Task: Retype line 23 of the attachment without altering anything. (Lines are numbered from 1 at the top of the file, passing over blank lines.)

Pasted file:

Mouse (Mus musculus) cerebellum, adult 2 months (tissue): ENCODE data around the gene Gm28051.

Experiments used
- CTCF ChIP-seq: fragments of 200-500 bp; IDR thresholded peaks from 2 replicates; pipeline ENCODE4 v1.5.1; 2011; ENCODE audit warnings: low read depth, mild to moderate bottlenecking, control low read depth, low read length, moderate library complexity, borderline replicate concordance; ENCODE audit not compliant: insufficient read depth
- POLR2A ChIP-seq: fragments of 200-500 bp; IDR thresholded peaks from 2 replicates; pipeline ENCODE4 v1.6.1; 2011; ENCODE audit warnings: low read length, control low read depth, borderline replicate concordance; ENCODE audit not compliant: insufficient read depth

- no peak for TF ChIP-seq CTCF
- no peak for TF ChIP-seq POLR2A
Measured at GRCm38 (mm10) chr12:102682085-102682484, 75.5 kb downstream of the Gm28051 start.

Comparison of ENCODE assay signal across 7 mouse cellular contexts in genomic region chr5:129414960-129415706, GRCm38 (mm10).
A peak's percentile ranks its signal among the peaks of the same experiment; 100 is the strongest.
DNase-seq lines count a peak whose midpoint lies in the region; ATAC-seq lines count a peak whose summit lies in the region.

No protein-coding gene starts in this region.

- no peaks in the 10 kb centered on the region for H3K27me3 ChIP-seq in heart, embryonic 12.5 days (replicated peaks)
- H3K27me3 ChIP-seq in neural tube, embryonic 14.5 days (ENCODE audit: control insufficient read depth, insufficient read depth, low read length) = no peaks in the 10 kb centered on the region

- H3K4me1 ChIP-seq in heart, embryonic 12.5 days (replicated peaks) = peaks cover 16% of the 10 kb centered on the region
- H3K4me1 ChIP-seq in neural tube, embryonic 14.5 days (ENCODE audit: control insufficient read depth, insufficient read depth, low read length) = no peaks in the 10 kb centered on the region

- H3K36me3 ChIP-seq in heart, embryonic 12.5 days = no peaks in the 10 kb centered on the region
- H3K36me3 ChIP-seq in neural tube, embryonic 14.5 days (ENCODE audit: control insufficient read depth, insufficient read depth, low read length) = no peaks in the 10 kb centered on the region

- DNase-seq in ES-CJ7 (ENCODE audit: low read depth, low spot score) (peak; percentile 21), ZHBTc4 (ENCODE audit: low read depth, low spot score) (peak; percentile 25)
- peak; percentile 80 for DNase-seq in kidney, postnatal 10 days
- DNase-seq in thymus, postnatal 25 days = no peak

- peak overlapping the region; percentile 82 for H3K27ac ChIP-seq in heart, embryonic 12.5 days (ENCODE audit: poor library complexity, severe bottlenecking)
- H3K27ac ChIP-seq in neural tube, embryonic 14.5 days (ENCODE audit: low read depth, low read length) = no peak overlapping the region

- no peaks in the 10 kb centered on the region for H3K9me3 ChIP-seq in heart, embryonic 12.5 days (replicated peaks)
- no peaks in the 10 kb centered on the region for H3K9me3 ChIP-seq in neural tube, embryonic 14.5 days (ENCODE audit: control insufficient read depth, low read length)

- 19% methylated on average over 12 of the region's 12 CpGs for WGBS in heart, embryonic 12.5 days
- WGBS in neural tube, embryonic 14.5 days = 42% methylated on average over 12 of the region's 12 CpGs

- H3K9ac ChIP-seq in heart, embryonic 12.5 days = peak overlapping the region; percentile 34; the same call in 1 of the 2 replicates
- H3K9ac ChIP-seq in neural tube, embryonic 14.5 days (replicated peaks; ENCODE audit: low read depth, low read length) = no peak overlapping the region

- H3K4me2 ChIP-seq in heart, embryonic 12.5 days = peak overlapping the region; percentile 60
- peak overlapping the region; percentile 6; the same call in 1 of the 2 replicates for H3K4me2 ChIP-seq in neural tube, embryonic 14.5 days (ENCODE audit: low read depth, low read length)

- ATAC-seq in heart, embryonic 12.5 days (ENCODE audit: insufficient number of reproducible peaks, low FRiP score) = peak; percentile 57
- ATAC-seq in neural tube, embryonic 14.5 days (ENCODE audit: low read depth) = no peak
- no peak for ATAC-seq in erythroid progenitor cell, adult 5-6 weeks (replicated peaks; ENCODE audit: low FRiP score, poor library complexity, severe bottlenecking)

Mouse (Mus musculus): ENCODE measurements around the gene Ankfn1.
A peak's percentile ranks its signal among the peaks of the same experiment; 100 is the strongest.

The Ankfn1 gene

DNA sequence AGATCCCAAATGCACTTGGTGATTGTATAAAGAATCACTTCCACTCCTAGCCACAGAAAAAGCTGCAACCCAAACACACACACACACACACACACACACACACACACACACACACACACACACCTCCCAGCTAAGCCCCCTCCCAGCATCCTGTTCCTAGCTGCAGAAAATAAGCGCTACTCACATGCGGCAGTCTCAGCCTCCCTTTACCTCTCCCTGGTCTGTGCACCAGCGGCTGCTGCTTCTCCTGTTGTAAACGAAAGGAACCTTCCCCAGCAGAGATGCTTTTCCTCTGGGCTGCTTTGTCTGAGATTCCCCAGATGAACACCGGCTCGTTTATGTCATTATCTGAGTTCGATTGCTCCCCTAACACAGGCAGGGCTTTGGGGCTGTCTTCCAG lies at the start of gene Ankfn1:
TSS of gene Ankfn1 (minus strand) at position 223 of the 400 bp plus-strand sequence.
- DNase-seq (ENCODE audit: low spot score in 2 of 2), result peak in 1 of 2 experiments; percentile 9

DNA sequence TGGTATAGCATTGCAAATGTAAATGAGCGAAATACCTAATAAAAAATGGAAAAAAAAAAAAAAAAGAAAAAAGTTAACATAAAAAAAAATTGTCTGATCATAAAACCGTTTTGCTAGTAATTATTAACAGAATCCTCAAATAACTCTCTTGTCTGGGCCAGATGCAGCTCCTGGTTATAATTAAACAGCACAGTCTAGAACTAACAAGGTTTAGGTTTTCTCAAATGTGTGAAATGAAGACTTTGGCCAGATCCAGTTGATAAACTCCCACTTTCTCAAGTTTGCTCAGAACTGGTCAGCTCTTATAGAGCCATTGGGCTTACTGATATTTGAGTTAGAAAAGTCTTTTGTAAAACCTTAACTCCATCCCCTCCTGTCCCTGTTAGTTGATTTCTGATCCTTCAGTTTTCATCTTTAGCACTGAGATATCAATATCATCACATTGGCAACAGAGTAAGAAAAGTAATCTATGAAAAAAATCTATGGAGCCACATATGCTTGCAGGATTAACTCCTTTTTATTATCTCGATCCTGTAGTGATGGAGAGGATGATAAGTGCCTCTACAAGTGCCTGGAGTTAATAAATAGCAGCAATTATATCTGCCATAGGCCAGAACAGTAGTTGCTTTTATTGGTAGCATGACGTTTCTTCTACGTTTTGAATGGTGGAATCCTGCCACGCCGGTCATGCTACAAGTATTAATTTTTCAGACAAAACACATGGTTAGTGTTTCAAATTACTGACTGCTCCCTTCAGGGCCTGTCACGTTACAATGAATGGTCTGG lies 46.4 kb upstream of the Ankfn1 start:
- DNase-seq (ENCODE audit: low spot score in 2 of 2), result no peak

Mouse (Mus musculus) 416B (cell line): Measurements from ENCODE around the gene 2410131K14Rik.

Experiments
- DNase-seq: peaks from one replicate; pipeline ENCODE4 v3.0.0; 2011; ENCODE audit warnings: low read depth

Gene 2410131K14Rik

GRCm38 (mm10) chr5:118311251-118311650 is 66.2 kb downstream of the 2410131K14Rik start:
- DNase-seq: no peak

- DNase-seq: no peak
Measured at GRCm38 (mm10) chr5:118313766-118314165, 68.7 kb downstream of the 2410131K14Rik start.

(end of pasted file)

- no peaks in the 10 kb centered on the region for H3K9me3 ChIP-seq in heart, embryonic 12.5 days (replicated peaks)